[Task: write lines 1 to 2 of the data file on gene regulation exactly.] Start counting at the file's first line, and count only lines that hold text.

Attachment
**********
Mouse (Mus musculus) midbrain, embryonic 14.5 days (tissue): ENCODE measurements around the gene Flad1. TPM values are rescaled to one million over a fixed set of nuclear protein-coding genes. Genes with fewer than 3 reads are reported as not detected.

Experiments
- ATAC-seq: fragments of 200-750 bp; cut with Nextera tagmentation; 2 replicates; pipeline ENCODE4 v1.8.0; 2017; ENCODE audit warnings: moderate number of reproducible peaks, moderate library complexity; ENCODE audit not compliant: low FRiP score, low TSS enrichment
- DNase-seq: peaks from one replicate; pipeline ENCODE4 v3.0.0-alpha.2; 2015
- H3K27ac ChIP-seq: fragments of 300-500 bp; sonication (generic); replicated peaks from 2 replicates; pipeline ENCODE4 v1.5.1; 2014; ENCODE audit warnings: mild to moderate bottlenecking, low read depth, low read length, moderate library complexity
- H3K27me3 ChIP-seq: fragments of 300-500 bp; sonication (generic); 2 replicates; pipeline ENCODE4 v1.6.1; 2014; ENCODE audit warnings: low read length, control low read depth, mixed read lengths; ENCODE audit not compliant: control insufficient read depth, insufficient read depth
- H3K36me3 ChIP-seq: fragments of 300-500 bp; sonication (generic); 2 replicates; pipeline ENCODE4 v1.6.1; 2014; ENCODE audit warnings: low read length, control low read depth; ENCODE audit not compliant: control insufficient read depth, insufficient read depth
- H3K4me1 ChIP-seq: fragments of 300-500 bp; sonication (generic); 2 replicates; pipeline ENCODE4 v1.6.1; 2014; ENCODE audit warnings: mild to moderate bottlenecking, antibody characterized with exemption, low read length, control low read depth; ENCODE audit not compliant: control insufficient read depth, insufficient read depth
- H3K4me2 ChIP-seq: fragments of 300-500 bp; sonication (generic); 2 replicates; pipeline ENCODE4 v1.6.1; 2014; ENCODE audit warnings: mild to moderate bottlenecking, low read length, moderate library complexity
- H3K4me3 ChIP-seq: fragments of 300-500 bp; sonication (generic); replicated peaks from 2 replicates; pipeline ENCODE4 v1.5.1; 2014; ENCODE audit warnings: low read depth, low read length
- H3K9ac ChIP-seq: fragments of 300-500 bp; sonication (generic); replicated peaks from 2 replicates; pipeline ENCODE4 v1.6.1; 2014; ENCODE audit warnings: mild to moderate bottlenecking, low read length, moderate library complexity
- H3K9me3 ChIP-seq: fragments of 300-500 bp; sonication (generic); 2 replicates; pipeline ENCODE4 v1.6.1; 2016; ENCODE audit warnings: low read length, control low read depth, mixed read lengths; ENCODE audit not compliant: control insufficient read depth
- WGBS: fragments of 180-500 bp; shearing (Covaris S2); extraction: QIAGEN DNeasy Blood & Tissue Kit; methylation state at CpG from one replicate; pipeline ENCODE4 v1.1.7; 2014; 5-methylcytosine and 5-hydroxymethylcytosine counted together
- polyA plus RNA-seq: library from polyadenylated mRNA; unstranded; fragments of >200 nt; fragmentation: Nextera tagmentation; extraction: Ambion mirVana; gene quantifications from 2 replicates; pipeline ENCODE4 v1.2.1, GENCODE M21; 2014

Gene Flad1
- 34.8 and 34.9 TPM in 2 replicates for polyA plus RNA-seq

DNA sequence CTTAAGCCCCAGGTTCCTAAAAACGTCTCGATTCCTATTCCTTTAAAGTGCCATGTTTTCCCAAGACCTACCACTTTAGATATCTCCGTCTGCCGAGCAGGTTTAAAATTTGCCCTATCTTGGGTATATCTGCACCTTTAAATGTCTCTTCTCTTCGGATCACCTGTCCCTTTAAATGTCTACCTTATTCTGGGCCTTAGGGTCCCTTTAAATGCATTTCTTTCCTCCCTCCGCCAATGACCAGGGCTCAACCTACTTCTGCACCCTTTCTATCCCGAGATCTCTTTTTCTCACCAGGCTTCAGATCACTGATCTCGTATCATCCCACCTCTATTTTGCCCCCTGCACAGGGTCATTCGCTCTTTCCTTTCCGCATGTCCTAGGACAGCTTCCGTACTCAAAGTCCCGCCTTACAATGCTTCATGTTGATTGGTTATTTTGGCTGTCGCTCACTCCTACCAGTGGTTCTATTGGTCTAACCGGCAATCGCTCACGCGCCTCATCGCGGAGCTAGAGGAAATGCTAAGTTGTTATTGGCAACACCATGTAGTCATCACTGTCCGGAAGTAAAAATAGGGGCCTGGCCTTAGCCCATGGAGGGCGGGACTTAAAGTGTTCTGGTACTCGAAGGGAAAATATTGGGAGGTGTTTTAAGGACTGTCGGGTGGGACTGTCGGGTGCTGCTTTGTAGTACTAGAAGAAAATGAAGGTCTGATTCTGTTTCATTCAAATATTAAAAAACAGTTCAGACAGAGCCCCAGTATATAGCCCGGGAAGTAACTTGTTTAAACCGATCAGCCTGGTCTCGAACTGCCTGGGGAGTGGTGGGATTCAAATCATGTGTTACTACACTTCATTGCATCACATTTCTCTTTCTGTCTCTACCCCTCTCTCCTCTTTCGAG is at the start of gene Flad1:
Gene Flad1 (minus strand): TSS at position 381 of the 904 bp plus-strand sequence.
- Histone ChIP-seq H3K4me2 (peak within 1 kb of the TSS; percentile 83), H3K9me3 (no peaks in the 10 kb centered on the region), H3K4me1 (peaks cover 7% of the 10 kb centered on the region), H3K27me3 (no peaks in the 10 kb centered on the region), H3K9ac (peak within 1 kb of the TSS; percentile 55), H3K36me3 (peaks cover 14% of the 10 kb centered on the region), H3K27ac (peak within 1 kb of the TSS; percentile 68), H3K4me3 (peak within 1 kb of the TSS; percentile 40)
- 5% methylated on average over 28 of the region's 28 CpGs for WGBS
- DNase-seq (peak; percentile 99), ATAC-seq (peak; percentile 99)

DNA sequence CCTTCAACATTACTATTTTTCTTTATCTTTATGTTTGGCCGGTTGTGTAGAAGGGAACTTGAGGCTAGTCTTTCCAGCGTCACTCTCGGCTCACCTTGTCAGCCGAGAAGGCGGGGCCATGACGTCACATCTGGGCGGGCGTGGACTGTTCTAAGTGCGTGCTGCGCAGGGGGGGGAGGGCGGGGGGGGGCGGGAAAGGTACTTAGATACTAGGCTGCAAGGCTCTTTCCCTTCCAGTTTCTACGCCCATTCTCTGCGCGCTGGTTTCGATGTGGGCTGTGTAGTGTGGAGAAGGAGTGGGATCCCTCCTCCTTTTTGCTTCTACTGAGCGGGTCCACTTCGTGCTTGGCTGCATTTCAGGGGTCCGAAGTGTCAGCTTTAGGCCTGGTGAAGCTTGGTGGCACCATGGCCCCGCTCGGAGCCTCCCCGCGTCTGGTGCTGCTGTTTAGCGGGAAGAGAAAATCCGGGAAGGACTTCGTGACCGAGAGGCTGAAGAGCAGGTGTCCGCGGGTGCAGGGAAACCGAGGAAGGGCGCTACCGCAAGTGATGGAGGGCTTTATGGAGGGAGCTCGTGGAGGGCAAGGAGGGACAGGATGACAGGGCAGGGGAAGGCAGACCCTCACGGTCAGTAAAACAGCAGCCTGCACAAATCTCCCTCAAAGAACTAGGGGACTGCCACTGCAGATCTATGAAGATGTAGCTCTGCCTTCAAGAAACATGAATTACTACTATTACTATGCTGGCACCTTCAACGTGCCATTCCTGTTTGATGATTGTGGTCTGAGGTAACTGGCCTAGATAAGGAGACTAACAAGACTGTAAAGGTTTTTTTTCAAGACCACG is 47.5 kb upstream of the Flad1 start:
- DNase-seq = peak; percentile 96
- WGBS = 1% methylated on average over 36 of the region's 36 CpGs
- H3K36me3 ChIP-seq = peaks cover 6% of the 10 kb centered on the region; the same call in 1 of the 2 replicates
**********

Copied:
Mouse (Mus musculus) midbrain, embryonic 14.5 days (tissue): ENCODE measurements around the gene Flad1. TPM values are rescaled to one million over a fixed set of nuclear protein-coding genes. Genes with fewer than 3 reads are reported as not detected.

Experiments